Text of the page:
I was sold on this book when I read the synopsis. I had no idea how much better the story would be than the synopsis could portray. I love complex epic tales where “the little guy” has his life thrown into chaos by some mega-sized entity, where there are many characters that all play a role and have such distinct personalities that you have no trouble remembering who is whom. The last epic of this caliber that I read was “The Gap Series” by Stephen R. Donaldson. “Meridian’s Shadow” is that kind of epic tale.
The tale begins slowly as the myriad characters are introduced and their relationships are developed. We meet the Logans and their team of scientists who have created nanomachines that can be programmed to clean pollution and other environmental contaminants. But prior to programming, they are indiscriminate destroyers. This is merely a temporary state to the scientists, but it has much more potential as a weapon to Amos Cross, the ruthless CEO of the mega-sized Meridian Corporation. Cross will stop at nothing to get his hands on the nanomachines. At the same time, another powerful and equally ruthless entity sees the machines as an unnatural abomination that must be destroyed at all costs. The well-intentioned Logans and their team are caught in the power struggle. Their only hope is to find a way to stop the nanomachines. But can they do it as everything falls apart around them?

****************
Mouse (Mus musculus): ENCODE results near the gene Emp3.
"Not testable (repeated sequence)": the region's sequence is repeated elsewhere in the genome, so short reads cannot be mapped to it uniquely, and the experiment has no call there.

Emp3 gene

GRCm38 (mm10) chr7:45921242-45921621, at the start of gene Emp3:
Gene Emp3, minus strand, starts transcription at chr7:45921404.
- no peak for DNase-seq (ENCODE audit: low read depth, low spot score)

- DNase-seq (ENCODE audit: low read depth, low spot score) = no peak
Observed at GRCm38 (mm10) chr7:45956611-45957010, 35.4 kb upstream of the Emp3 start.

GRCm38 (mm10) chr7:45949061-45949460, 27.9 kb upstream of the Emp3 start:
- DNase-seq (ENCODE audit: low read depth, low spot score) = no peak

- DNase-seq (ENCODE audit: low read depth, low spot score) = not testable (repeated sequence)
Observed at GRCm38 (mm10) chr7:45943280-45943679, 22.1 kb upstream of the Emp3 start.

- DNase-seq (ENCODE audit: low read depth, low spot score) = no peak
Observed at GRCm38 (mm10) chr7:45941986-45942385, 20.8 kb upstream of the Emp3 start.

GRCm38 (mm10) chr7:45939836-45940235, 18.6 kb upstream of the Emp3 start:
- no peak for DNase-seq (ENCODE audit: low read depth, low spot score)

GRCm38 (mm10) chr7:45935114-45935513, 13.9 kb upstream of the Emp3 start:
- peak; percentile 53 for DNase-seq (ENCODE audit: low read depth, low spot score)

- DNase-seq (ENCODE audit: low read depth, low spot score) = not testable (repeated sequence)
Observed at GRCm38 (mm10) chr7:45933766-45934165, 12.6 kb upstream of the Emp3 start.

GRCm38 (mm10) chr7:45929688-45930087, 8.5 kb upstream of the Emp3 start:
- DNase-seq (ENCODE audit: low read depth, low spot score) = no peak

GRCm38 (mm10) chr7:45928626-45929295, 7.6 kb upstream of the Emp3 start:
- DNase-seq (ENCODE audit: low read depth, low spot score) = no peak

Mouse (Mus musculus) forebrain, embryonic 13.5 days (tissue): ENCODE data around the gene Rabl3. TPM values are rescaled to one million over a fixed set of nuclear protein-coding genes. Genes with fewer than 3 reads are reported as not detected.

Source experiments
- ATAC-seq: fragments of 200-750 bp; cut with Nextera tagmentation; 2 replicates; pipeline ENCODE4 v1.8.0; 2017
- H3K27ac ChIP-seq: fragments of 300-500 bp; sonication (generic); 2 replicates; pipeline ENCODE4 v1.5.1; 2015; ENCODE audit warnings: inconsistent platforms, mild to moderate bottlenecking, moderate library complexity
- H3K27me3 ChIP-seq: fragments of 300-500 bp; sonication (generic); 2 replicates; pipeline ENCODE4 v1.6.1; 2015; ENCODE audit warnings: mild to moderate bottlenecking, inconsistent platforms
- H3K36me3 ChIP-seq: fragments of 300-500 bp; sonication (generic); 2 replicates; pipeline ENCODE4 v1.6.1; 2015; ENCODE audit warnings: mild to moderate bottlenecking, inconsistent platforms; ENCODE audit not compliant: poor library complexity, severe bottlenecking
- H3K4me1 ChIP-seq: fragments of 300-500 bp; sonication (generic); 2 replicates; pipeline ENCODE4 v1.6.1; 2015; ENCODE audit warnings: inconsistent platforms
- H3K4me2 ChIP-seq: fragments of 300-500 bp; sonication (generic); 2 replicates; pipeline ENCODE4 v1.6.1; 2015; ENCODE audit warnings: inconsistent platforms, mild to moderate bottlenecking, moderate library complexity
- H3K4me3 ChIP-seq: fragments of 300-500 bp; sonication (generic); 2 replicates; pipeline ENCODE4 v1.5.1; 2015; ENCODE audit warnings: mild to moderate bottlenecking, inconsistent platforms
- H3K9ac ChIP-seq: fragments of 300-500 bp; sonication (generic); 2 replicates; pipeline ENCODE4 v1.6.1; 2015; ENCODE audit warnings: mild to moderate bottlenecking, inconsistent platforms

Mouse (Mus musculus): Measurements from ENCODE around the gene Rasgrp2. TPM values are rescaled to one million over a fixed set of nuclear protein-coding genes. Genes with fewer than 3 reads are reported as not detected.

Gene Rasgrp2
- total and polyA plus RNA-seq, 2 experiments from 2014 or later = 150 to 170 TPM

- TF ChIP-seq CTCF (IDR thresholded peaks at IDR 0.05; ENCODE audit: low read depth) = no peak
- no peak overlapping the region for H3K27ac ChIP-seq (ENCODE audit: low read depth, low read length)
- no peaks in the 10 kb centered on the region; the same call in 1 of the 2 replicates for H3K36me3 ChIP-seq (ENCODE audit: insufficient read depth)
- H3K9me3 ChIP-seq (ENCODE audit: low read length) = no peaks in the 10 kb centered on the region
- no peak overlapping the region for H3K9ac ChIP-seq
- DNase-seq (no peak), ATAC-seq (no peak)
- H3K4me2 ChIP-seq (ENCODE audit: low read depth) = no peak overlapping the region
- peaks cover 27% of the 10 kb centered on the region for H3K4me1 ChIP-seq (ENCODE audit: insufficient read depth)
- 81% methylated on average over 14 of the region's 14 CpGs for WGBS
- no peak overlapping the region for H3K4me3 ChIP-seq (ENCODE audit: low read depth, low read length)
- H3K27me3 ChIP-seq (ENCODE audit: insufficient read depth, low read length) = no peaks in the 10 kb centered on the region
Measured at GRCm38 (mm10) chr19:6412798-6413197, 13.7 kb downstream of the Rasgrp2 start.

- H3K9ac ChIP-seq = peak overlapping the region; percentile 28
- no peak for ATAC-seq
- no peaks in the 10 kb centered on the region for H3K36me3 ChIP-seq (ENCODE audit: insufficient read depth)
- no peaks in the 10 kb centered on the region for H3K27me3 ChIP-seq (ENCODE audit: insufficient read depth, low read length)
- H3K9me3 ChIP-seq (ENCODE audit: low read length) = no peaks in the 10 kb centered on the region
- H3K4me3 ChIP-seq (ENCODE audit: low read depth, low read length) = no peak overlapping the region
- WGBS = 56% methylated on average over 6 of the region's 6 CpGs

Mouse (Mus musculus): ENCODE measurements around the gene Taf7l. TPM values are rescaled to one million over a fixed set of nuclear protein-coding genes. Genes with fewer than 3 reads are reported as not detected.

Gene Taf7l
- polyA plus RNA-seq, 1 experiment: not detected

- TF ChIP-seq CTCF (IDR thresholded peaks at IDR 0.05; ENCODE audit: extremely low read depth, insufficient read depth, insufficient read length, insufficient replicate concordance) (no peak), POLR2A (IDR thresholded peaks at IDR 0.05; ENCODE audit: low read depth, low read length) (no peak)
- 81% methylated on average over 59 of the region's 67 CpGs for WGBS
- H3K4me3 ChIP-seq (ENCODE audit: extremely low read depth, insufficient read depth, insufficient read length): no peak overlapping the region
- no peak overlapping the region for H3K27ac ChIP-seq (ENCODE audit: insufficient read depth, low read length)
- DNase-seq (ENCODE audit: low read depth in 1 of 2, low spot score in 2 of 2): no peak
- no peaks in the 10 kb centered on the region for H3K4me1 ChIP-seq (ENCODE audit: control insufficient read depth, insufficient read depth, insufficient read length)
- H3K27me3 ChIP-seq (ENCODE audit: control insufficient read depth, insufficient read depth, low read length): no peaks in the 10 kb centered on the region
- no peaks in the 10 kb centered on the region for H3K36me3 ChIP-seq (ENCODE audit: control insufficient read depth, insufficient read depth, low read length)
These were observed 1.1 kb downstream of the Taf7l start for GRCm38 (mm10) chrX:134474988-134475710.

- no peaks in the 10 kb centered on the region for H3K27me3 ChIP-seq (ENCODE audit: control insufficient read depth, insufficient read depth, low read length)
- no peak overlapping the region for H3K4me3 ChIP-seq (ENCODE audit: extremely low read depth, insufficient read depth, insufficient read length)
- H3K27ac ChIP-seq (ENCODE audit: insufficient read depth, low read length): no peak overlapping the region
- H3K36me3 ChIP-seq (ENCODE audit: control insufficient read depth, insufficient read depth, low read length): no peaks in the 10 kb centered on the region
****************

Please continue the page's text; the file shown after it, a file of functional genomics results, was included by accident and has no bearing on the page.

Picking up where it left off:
Dan Moore apologizes at the beginning for any spoofed science, but he does a wonderful job keeping the science real. I particularly liked that space felt “big”, with spacecraft taking months to reach the asteroid belt. There was also a feeling of being in the midst of technological progress as the first space elevator goes into operation during the story and there is mention that technology had not yet been able to place singularity-based communications aboard spacecraft.
All the players in this story have such an amazing depth of character that they jump right out of the page and easily become real people in the reader’s mind. Much like in real life, they all have flaws and quirks that drive their motivations and, more often than not, the twists and turns of the plot. Hunter Logan with his implicit trust; Robert Hastings’s overwhelming despair over the death of his wife and son; Jo Smith and Tyson Edwards and their devotion to family; Susanne Frost and her need to please men. All unforgettable characters.
“Meridian’s Shadow” delivers suspense right to the end. Yet a single thread is left hanging leaving a path open for a sequel. And that’s a sequel I’ll be sure to read!